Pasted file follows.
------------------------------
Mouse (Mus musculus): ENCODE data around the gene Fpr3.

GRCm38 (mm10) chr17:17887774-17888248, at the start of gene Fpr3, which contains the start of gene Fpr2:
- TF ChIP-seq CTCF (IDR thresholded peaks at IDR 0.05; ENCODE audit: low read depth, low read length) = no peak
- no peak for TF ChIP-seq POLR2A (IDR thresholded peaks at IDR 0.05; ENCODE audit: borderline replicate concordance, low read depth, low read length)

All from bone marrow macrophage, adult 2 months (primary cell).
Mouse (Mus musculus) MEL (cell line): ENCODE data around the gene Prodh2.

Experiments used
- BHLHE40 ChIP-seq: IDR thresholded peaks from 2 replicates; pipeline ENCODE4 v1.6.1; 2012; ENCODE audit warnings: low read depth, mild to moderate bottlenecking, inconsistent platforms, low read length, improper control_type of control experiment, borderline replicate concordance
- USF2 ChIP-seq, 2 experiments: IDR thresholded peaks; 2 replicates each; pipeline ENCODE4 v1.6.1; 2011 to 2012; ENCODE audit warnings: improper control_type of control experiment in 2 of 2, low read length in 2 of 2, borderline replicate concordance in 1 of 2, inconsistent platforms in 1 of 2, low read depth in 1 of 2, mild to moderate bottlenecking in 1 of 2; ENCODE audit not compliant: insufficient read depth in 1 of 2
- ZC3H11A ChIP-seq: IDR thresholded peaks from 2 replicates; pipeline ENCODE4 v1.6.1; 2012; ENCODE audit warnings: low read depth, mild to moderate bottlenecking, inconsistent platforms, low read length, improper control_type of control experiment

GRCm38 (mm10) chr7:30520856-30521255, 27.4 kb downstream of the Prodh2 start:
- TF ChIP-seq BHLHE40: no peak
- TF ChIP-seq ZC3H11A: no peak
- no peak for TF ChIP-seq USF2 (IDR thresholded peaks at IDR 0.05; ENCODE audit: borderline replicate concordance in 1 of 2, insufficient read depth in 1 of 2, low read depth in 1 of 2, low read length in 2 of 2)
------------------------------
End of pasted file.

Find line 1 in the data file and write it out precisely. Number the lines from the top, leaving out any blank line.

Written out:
Mouse (Mus musculus): ENCODE data around the gene Fpr3.